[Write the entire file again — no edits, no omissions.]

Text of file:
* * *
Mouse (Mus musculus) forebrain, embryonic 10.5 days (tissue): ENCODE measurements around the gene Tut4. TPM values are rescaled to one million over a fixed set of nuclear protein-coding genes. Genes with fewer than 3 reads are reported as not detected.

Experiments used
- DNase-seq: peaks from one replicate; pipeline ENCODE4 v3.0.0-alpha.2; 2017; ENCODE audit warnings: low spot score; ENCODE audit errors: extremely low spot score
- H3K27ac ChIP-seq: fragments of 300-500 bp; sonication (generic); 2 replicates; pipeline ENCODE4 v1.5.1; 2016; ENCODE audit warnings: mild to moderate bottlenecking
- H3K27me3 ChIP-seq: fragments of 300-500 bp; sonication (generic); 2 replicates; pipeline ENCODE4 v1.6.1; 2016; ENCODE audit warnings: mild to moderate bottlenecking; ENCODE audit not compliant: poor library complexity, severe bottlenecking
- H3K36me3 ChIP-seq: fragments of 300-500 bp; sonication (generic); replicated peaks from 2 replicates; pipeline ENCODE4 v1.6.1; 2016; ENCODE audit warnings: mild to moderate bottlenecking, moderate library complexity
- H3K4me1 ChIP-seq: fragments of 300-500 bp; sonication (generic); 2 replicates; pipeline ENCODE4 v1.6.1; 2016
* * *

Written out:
Mouse (Mus musculus) forebrain, embryonic 10.5 days (tissue): ENCODE measurements around the gene Tut4. TPM values are rescaled to one million over a fixed set of nuclear protein-coding genes. Genes with fewer than 3 reads are reported as not detected.

Experiments used
- DNase-seq: peaks from one replicate; pipeline ENCODE4 v3.0.0-alpha.2; 2017; ENCODE audit warnings: low spot score; ENCODE audit errors: extremely low spot score
- H3K27ac ChIP-seq: fragments of 300-500 bp; sonication (generic); 2 replicates; pipeline ENCODE4 v1.5.1; 2016; ENCODE audit warnings: mild to moderate bottlenecking
- H3K27me3 ChIP-seq: fragments of 300-500 bp; sonication (generic); 2 replicates; pipeline ENCODE4 v1.6.1; 2016; ENCODE audit warnings: mild to moderate bottlenecking; ENCODE audit not compliant: poor library complexity, severe bottlenecking
- H3K36me3 ChIP-seq: fragments of 300-500 bp; sonication (generic); replicated peaks from 2 replicates; pipeline ENCODE4 v1.6.1; 2016; ENCODE audit warnings: mild to moderate bottlenecking, moderate library complexity
- H3K4me1 ChIP-seq: fragments of 300-500 bp; sonication (generic); 2 replicates; pipeline ENCODE4 v1.6.1; 2016